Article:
I. Michael Heyman, Smithsonian Leader, Dies at 81
I. Michael Heyman, who led the Smithsonian Institution in the 1990s during a period of significant expansion and fierce controversy over the exhibiting of the Enola Gay, the plane that dropped an atomic bomb on Hiroshima, died on Nov. 19 at his home in Berkeley, Calif. He was 81.
The cause was emphysema, his son James said.
Having served for a decade as the chancellor of the University of California, Berkeley, Mr. Heyman in 1994 began a largely successful five-year run overseeing the Smithsonian, the world’s biggest museum complex.
During his time in Washington, Mr. Heyman obtained financing to build the National Museum of the American Indian and a $60 million donation for a National Air and Space Museum annex in Northern Virginia. He directed the creation of the institution’s first Web site and a network of affiliates that now includes 170 museums across the country. By the time he announced his retirement in 1999, donations had increased to $146 million from $52 million in 1995....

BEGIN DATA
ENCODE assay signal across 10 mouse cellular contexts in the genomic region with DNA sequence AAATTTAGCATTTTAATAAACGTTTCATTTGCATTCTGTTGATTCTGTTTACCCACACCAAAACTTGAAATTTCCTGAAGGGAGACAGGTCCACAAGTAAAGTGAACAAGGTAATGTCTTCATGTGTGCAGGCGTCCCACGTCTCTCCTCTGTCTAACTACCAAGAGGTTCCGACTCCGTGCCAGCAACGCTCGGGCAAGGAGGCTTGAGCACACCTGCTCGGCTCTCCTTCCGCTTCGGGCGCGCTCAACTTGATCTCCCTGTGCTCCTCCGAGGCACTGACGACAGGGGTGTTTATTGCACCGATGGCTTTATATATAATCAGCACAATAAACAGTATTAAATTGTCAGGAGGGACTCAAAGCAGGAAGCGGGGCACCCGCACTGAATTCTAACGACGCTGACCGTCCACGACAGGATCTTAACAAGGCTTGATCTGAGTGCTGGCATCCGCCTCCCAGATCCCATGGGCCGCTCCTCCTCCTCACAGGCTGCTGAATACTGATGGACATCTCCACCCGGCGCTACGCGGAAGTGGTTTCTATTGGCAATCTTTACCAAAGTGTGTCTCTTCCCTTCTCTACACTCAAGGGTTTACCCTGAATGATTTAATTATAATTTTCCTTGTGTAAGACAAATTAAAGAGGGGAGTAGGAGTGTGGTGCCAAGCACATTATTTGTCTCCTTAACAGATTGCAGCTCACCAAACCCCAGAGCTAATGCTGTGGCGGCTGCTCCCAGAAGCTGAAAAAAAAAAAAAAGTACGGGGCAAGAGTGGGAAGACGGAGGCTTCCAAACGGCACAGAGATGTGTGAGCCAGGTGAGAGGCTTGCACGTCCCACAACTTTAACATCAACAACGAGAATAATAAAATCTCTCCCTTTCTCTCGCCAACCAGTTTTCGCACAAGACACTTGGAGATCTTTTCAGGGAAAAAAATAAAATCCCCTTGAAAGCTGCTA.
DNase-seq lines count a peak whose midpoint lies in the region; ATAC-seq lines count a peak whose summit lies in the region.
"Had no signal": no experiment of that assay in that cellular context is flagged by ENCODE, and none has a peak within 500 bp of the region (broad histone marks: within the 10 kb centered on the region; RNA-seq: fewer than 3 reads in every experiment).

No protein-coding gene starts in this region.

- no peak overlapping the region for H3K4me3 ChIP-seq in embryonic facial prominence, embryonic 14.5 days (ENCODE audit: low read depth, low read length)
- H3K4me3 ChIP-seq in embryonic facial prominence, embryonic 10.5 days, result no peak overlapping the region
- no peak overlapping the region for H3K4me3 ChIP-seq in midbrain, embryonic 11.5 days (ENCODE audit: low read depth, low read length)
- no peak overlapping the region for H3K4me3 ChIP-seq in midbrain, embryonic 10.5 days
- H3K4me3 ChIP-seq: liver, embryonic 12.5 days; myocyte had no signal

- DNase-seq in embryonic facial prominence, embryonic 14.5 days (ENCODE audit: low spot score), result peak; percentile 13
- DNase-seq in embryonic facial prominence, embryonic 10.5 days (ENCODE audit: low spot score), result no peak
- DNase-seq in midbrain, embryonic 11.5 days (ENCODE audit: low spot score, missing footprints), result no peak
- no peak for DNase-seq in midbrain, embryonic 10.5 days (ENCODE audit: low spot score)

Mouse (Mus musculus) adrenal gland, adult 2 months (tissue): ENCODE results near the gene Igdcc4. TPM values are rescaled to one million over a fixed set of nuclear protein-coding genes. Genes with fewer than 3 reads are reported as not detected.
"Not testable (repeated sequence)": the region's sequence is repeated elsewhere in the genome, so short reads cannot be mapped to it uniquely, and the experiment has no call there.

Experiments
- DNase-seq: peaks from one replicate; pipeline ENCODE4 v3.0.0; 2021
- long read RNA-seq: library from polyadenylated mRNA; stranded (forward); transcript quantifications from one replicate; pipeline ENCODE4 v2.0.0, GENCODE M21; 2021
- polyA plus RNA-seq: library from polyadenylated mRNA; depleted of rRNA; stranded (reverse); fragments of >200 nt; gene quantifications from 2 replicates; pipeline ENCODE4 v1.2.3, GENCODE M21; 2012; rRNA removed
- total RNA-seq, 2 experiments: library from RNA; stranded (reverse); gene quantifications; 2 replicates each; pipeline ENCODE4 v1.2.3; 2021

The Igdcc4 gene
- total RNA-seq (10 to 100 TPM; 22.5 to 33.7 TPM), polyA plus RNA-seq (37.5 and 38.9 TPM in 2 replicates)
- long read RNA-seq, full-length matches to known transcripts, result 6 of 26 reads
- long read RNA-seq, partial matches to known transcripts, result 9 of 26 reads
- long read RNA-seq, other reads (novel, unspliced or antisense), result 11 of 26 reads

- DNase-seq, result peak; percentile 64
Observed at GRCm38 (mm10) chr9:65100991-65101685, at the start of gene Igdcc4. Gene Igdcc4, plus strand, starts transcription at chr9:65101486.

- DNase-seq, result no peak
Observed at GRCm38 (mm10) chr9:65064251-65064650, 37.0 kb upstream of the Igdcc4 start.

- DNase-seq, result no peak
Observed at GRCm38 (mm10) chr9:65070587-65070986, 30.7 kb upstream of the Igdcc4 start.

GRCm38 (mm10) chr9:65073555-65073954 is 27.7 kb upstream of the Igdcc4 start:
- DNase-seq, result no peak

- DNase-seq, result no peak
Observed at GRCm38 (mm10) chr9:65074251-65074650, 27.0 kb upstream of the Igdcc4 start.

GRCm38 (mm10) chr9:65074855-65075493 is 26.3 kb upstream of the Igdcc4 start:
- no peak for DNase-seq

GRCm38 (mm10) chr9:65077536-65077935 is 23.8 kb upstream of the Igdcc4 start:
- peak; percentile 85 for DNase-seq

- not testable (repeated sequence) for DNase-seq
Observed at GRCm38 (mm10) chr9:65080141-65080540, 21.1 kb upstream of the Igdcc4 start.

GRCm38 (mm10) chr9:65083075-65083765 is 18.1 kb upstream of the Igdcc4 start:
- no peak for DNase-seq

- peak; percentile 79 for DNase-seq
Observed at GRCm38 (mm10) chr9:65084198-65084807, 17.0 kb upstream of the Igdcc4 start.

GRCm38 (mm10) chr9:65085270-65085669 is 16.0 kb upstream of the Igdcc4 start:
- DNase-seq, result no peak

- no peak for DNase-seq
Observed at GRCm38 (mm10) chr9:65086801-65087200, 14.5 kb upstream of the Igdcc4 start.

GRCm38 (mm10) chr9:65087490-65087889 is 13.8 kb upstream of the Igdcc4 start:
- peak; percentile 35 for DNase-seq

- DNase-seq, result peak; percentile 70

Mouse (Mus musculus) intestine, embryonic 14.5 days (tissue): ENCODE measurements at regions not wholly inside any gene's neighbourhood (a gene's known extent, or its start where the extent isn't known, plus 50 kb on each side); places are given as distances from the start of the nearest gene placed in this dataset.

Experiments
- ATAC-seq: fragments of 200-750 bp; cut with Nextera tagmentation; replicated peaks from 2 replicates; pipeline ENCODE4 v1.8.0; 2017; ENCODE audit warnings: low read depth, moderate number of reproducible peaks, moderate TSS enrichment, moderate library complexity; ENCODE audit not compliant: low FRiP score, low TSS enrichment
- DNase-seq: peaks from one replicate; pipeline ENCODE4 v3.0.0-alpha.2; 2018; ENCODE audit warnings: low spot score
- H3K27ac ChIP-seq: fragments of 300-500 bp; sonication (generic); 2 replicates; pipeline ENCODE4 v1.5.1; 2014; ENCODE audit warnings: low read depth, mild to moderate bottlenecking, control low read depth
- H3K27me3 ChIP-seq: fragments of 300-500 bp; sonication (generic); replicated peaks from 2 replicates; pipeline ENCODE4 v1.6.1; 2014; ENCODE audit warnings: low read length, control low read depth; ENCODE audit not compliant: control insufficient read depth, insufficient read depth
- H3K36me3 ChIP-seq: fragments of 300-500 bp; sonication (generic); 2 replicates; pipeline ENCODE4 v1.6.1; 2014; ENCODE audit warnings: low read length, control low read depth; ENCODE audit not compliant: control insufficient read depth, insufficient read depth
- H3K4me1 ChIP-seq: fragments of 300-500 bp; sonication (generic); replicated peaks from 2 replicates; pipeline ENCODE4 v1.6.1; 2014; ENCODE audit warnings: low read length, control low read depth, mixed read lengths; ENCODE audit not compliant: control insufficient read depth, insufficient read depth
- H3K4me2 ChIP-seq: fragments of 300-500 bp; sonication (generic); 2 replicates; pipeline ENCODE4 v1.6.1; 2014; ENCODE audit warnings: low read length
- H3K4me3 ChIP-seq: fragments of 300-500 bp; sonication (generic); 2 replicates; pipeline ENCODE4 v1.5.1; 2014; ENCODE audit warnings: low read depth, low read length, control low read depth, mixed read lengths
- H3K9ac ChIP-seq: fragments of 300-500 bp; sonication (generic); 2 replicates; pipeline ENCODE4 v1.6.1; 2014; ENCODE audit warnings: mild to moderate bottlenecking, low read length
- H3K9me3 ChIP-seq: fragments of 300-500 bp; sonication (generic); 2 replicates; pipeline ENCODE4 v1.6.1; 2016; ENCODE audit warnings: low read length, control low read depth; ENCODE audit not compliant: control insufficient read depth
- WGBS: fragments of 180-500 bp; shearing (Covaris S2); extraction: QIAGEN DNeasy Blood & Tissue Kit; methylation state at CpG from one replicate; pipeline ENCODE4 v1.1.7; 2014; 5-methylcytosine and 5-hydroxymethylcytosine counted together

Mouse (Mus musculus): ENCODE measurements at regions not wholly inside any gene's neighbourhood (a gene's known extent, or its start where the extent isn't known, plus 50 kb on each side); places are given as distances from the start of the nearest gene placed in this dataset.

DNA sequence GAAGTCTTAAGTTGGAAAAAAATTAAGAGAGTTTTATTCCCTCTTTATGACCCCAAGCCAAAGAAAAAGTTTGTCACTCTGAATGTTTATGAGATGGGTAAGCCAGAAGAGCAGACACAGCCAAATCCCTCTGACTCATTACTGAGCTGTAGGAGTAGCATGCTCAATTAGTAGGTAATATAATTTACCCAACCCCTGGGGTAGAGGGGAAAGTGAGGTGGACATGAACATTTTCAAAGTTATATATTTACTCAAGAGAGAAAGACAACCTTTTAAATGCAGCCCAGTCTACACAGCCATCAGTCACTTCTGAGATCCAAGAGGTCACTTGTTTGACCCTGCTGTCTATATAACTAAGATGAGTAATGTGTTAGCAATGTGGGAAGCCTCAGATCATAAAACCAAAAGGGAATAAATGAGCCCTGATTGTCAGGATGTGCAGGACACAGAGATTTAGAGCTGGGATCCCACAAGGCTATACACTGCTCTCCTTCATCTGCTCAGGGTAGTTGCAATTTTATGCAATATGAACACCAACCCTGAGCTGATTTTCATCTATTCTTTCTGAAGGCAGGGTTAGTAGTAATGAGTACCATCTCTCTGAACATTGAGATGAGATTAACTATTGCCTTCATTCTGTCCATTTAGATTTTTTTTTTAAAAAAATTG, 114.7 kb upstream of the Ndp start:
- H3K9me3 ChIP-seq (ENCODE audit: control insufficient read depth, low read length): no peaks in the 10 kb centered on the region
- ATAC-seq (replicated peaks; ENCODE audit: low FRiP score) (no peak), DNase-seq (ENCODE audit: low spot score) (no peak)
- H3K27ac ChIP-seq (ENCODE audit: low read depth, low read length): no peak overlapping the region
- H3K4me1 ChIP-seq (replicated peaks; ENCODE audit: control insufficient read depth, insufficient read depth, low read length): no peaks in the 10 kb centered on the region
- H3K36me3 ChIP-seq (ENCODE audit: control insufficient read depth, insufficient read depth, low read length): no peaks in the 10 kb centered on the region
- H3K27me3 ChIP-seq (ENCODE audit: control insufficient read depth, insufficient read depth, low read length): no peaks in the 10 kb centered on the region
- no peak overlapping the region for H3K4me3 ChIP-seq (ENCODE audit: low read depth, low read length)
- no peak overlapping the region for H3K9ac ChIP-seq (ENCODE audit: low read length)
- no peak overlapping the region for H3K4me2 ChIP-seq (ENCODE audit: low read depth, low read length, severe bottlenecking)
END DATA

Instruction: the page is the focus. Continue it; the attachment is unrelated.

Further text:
comments powered by Disqus
- Here's a look at history of 'religious freedom' laws
- ‘Hamilton’ Puts Politics Onstage and Politicians in Attendance
- Earth Tectonic Plate Simulation Reveals Our Planet Has Changed A Lot In 200 Million Years
- For G.O.P., Support for Israel Becomes New Litmus Test
- Yale’s Beinecke Library Buys Vast Collection of Lincoln Photos
- History's Grandin Wins Bancroft Prize for "The Empire of Necessity"
- Nobel prize-winning scientist writes a history of science
- Ken Burns tackles history of cancer
- If historians have their way, Americans will soon learn how important religion has been in US history
- Role-playing history game gets students jazzed